Leonard McComb RA
June 20, 2019 § Leave a comment
Leonard McComb began as a sculptor and moved to painting, flecking his large watercolours from a sable brush with a trail of colour. There is even one made up of, I believe, 91 A1 sheets of paper, of the cliff outside the house of his mother in North Wales. Of remaining sculptures, there are not many. But the figure of Young Man Standing has a profound mystery to the work, a compacted energy about to burst. It is there in its the 7/8ths scale and proportion. His presence follows you round the room in which you encounter him .
I remember the evenings in his Brixton house and studio in the late nineteen seventies, when his then wife Barbara, equally mysterious, wafer-thin from not eating properly, often prepared a dinner overwhelmed by coriander, which she did not and could not taste. I think she was really his model, his muse, and there are many portraits of her or females exceedingly like her. Len was always immaculately dressed in a suit and white shirt, sometimes open at the neck, but more likely with a cravat loosely tied, or even a dark overcoat worn indoors, and supple and worn Oxford shoes. It seemed to me that it was the tradition of the Slade School to be so immaculately dressed, and I could only contrast it with the casualness of most of the artists I knew. I guess all that formality showed in the mannerism of their paintings, but in Len’s case it was never quite the eccentricity of a Stanley Spencer and his loaded pram. Len was somehow always more upright.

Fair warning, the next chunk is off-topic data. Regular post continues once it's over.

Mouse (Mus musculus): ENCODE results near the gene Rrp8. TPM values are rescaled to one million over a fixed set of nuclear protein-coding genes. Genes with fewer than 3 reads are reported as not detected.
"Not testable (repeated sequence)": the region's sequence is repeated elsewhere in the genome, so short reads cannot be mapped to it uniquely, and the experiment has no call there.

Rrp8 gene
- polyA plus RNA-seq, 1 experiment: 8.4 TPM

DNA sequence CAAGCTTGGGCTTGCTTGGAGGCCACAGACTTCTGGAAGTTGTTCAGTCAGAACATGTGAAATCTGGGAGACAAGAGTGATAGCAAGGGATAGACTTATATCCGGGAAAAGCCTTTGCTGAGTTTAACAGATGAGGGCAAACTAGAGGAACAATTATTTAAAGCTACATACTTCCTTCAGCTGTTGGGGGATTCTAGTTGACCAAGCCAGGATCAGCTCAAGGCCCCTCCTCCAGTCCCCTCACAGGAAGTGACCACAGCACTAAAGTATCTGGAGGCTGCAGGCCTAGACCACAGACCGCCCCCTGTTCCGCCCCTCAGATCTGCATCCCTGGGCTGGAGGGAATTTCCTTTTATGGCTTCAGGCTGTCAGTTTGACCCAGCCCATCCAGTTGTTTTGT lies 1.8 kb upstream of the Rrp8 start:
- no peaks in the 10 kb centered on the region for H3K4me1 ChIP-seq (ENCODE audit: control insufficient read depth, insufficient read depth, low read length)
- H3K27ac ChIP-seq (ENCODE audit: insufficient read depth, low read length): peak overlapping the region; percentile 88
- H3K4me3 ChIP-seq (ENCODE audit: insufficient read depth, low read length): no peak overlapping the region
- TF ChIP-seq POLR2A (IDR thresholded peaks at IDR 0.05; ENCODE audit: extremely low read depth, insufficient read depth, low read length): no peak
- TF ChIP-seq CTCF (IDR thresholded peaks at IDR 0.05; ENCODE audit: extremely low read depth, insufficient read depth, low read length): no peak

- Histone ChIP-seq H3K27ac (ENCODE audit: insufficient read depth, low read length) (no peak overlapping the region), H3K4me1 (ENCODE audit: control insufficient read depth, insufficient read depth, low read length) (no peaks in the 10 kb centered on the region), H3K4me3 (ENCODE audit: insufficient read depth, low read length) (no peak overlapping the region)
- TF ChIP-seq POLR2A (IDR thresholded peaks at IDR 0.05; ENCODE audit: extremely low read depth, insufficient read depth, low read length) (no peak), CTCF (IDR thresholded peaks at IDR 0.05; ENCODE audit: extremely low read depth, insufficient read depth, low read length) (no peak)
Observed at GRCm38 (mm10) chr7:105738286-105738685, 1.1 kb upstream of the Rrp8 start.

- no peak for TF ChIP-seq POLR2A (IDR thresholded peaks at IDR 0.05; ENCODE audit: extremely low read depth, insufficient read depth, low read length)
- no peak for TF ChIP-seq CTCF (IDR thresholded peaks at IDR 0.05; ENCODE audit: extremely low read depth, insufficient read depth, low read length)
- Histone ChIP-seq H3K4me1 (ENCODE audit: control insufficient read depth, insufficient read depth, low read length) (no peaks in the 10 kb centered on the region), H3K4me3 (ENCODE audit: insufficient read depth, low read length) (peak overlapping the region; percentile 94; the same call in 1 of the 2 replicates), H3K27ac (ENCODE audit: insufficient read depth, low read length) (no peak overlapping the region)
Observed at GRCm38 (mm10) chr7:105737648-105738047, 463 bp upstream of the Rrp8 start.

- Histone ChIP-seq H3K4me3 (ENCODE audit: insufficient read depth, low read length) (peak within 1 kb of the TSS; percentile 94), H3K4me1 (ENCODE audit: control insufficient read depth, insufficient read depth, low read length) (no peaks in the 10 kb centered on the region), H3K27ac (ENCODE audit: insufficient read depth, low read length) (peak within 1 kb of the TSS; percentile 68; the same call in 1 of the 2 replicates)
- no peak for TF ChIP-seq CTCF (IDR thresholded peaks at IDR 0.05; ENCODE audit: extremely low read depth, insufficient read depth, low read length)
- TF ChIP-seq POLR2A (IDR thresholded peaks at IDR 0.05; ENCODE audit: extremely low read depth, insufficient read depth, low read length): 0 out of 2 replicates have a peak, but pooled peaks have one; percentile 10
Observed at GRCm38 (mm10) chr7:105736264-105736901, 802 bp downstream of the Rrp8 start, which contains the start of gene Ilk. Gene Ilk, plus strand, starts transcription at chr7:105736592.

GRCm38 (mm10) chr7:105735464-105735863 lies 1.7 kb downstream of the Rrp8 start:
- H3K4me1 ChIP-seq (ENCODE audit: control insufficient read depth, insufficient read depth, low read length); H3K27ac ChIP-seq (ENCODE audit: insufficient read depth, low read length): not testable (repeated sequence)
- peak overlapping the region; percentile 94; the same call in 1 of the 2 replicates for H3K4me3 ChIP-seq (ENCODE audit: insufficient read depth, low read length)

He had destroyed much of his early work on a fire in the back-garden of his Brixton house. A man of firm and even entrenched prejudice, of the obduracy of a Balthus. It is said that he tried to persuade Peter Blake not to include so-called Conceptual Art in a Royal Academy Summer Exhibition, saying that there were enough artists genuinely responding to Nature for it to be unnecessary for a glass of water to represent an oak tree.